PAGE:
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E.O. Wilson speaks on human behavior, development

Allie Hulcher

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E.O. Wilson, a prominent biologist, theorist and author, tackled questions of religion and philosophy Tuesday night as he spoke to University of Alabama students about life’s big questions.

His lecture last night focused on the three main questions that religion and philosophy try to answer: “Where do we come from? What are we? And where are we going?”

From the onset, Wilson did not shy away from controversy, saying that no two creation stories can be correct.

“None are consistent with our growing knowledge of the universe and the planet,” Wilson said. “Religion will never provide all of the answers, no matter how much we might wish it to.”

Wilson, a graduate of The University of Alabama who has been teaching at Harvard for 60 years, spoke about his recent book, “The Social Conquest of Earth.”

Wilson went on to explain the social behaviors of various animals, including insects, wild dogs and chimpanzees. Wilson’s lecture incorporated slides with large images of animals and the evolutionary ancestors to humans. Wilson touched upon aspects of biology, sociology and anthropology. He explained the hunter-gatherer society and how the development of campsites is directly related to how social humans are today.

“Gossip is a dominant behavior from hunter-gatherer campsites to royal courts,” Wilson said. “We are intensely interested in each other – that is a very human trait.”

Social closeness and working as a team was an essential step in evolutionary human development, according to Wilson. Other essential progressions included division of labor and travelling in tighter groups. This led to being able to recognize the intentions of others and understanding their wants and needs.

“If you have any doubt about the universality of joy and conflict and contest, I ask you to pause for a moment of silence to reflect upon the Southeastern football conference,” Wilson said, before saying simply, “War.”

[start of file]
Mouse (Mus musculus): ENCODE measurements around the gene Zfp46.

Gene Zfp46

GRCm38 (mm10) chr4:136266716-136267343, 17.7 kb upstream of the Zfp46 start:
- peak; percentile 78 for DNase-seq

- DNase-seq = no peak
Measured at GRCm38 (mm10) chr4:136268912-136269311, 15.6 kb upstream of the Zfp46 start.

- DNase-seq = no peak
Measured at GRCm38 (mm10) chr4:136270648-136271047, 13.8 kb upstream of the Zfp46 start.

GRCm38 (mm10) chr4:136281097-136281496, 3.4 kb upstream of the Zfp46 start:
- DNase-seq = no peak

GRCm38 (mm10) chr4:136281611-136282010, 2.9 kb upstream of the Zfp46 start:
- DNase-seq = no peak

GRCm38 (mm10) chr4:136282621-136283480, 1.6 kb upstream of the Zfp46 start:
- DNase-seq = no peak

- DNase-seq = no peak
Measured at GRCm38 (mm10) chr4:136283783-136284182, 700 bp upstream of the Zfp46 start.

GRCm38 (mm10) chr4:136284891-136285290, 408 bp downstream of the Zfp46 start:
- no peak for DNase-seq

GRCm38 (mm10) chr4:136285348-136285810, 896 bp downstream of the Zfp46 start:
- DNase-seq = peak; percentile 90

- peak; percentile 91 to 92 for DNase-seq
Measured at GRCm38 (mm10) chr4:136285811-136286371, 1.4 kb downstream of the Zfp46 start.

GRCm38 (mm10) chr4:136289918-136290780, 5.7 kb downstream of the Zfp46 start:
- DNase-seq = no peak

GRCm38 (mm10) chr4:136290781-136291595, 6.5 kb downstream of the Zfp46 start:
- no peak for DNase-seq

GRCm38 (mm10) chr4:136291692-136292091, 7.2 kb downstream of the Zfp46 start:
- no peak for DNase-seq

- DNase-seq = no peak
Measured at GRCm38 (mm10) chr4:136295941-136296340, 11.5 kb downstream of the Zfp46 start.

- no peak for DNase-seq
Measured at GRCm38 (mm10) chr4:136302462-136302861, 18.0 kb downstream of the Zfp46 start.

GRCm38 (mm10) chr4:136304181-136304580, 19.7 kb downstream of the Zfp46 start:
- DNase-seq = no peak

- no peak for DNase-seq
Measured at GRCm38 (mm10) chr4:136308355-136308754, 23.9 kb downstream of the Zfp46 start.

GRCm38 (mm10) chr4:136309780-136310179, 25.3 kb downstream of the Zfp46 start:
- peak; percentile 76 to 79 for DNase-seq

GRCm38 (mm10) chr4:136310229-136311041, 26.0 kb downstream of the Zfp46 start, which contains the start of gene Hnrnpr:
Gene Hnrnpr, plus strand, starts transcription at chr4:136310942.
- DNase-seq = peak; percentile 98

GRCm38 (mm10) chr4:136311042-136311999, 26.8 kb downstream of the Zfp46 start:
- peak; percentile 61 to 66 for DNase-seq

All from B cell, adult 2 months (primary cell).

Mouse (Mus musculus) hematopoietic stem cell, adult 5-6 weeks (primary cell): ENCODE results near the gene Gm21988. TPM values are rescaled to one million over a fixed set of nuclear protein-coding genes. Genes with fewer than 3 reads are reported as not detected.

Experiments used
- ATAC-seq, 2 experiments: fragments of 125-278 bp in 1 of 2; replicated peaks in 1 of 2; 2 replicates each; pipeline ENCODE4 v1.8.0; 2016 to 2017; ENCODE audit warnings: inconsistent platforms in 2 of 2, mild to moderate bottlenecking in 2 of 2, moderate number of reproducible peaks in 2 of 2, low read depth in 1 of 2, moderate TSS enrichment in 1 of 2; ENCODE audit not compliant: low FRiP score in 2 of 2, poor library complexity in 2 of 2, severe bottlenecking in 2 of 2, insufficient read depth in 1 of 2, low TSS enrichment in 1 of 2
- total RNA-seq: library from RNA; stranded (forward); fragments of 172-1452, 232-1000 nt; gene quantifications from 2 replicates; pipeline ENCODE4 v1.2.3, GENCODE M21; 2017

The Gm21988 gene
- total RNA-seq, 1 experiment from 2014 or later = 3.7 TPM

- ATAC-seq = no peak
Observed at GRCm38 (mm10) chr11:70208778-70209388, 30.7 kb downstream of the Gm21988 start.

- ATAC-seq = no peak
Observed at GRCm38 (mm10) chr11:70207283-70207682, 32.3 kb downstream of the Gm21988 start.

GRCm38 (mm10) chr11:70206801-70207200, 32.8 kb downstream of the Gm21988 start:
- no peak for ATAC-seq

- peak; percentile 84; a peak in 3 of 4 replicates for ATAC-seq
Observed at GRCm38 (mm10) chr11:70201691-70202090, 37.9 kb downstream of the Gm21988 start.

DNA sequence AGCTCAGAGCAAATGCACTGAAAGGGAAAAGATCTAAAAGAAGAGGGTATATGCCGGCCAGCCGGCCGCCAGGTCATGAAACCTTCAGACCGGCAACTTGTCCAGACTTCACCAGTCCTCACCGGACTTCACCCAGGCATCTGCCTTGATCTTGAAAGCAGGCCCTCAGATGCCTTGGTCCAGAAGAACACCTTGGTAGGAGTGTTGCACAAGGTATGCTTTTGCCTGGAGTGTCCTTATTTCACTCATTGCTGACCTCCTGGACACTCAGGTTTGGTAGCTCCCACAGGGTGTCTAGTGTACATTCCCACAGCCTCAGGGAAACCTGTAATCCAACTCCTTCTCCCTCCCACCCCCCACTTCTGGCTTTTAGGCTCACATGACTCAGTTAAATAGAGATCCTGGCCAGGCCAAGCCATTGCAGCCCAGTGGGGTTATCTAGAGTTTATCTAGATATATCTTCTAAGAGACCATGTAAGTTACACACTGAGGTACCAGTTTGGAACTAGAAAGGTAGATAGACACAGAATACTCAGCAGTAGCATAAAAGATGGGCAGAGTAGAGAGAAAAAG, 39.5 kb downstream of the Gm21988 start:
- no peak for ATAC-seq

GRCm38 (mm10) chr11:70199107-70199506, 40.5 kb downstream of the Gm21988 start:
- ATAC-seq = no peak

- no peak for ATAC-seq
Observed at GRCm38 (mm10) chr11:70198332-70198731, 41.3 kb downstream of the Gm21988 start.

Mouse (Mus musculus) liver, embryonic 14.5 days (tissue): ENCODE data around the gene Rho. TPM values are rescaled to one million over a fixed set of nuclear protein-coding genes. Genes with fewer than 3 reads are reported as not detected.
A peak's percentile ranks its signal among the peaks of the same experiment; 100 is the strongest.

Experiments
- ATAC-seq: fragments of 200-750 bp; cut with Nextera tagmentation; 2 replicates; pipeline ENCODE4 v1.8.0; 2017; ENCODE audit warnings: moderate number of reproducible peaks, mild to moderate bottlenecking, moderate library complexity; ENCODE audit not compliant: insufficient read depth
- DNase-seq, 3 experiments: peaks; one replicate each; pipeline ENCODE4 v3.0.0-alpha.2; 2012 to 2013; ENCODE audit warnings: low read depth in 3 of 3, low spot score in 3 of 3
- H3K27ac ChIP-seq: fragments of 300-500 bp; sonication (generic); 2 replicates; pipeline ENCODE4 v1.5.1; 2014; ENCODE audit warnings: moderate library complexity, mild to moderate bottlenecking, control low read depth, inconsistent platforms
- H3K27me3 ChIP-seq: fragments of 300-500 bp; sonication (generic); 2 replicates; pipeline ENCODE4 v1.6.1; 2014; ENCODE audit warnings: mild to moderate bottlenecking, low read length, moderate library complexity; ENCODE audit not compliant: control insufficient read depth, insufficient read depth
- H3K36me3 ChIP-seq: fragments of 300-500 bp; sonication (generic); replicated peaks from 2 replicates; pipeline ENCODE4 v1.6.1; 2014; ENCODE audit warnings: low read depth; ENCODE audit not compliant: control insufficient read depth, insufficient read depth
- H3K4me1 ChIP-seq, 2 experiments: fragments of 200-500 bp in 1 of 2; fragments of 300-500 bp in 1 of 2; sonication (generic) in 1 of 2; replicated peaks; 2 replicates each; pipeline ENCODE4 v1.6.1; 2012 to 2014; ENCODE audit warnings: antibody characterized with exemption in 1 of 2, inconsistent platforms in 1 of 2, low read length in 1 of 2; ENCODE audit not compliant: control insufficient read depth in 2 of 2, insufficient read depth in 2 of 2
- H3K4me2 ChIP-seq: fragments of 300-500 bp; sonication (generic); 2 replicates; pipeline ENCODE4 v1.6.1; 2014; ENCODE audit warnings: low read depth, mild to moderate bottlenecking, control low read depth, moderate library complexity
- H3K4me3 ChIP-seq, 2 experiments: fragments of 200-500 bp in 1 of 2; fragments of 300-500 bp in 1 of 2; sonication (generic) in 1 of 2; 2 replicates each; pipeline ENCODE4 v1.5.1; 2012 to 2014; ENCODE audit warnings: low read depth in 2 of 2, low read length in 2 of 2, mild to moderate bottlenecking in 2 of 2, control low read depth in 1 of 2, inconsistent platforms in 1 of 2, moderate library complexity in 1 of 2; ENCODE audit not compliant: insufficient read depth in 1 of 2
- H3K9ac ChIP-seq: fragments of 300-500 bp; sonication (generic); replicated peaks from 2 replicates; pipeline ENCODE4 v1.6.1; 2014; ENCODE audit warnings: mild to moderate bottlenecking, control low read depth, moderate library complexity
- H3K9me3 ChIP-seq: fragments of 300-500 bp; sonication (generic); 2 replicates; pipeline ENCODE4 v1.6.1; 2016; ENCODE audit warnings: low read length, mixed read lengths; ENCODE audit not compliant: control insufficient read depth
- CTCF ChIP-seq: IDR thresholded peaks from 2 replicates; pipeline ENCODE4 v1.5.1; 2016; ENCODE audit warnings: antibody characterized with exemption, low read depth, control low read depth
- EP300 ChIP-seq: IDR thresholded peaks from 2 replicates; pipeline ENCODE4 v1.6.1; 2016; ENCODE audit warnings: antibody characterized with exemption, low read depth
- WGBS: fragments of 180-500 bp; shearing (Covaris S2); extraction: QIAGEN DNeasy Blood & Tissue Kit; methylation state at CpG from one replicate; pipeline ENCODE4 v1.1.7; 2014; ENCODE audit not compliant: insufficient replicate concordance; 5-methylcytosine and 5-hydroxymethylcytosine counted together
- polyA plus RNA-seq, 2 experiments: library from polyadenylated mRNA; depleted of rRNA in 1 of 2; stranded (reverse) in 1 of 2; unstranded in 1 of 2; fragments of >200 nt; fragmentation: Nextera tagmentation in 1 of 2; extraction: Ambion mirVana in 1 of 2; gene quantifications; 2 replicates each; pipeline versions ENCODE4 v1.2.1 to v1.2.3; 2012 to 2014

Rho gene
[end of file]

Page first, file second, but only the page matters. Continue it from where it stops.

Stephen Killen, a senior in New College, was impressed by Wilson’s quiet approach.

“It amazes me how effortlessly this comes to him,” Killen said.

Killen said that while he personally appreciates individualism, he learned from the lecture that humans are innately social.

“I learned that being social and working as a group is the best to be successful,” Killen said.

Wilson was born in Birmingham in 1929 and grew up in Mobile. Left blind in one eye from a fishing accident, Wilson turned to studying ants since he could inspect them under a microscope. This led to a greater interest in biology, and he attended The University of Alabama, where he received an undergraduate and a master’s degree. Wilson then received his Ph.D. from Harvard in 1955.

Wilson has written 28 books, including his most famous “The Ants” and “The Naturalist.” He won Pulitzer Prizes for both books. Wilson also promoted his new book “Why We Are Here: Mobile and the Spirit of a Southern City” and signed copies for those in attendance.

William Alford, a native Tuscaloosan, came to the lecture with two books for Wilson to sign.

“This guy is a science hero; it’s like coming to see Einstein,” Alford said.

Jessica Reynolds, a University of Alabama at Birmingham student, came with a group of fellow biology and Wilson enthusiasts. Reynolds is majoring in biology and studio art and was fascinated with the way Wilson incorporated art into his presentation.

“E.O. Wilson was saying how it’s human nature to create and human nature to explore,” Reynolds said. “It’s just interesting how everything ties in.”

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E.O. Wilson speaks on human behavior, development